By Tracey Samuelson
Zimbabwe’s presidential elections in July were supposed to be a chance for the southern African nation to show the world that it’s moved beyond the authoritarianism and economic isolationism that marked former President Robert Mugabe’s rule.
That hope faded when six people were killed in post-election protests. Officially, ruling-party candidate Emmerson Mnangagwa won a razor-thin majority. But his top challenger, Nelson Chamisa, is contesting the results in court. That’s delayed the inauguration that had been scheduled for Sunday.
Mnangagwa has served as interim president since November, when Mugabe resigned from the office he’d held since 1987, seven years after the country achieved independence from the United Kingdom.
During Mugabe’s tenure, Zimbabwe’s economy contracted dramatically. Between 2000 and 2008, the country’s gross domestic product fell by half, the sharpest-ever reduction of a peacetime economy. Poverty rates soared to more than 70 percent. By 2009, hyperinflation prompted the country to abandon its own currency in favour of the U.S. dollar. That helped stabilize the economy temporarily, but a second bout of hyperinflation in 2017 has left the country desperately short on dollars.
Mnangagwa broke with his predecessor’s economic polices, which included strict limits on foreign investment. Shortly after taking office, the new president announced that his main priority would be fixing Zimbabwe’s broken economy.
“From now on, Zimbabwe is open for business,” Mnangagwa said. “Yes, there will be political issues. But primarily, it’s economics, economics, economics and trade.”
In order to attract international financing and investment, Mnangagwa eliminated a requirement for most companies that mandated they be majority owned by Zimbabweans. He also promised to compensate white farmers for land the government seized from them and to streamline bureaucracy.
In the run-up to last month’s election, these efforts piqued the interest of international investors.
“There have been many people scurrying around looking for opportunities in Zimbabwe,” said Steve Hanke, an applied economics professor at Johns Hopkins University.
Investors see potential in Zimbabwe’s agriculture and mining industries, among others. Hanke’s mulling an investment in cold-storage facilities for warehousing fruit.
“We know there is a deficiency and we know precisely what it is in Zimbabwe,” he explained. “Whether it is going to be economic and feasible to actually design and construct a cold-storage facility and manage it, we don’t know yet.”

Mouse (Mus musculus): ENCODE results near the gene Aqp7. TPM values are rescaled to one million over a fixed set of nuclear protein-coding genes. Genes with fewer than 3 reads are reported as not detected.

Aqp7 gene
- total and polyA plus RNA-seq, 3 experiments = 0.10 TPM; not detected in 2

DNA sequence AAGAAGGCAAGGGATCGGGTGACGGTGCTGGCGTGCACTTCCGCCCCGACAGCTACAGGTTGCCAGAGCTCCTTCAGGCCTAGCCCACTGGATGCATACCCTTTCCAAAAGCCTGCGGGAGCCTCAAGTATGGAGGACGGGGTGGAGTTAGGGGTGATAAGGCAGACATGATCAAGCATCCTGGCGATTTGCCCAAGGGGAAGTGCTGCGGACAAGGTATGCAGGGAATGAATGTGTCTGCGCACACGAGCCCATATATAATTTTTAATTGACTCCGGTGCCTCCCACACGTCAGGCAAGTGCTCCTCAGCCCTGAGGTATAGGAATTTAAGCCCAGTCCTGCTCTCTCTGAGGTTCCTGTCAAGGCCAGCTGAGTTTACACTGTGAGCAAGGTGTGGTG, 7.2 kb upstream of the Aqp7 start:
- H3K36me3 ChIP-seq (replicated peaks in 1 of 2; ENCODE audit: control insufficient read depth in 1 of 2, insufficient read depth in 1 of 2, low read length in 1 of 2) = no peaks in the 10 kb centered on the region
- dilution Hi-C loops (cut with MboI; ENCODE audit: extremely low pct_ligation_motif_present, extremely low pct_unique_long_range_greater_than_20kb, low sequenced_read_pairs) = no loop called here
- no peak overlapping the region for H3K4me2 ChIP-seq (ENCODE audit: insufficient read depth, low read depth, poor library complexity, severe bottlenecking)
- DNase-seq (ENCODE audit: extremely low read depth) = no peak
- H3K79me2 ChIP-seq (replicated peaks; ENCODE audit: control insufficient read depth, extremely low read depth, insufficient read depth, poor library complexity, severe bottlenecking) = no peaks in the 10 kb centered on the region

The election that was supposed to reassure investors only raised more questions.
Hanke said the opposition’s legal challenge of the election results is only one question hanging over Zimbabwe’s economic future. Others include whether the promised economic reforms will materialize, what the reformed monetary and banking systems might look like and whether investors will be able to pull money out of the country when they want.
“That’s all in a very big state of flux now and I would say almost a bigger state of flux after the election,” Hanke said.
The election showed that the new Zimbabwe looks a lot like the old one, according to James Hamill, a lecturer in international relations at the University of Leicester in the U.K.
“The mask of reform and reasonableness, all of that fell away when lethal force was used against unarmed demonstrators and there was a serious crackdown on opposition in the country,” he said. “That was a return to the past.”
The election “sends a negative message, showing the investment community that the government is not prepared or is not committed to respecting the rule of law,” said Talkmore Chidede, a trade and investment researcher at the Trade Law Centre in Stellenbosch, South Africa.
Tracey Samuelson is a senior reporter for Marketplace, based in the New York Bureau and covering business and economic stories across all shows.
In addition to Marketplace, her work has appeared on NPR, including Morning Edition, All Things Considered, and the Planet Money podcast, as well as in print for The New York Times, New York Magazine, and the Christian Science Monitor, among others.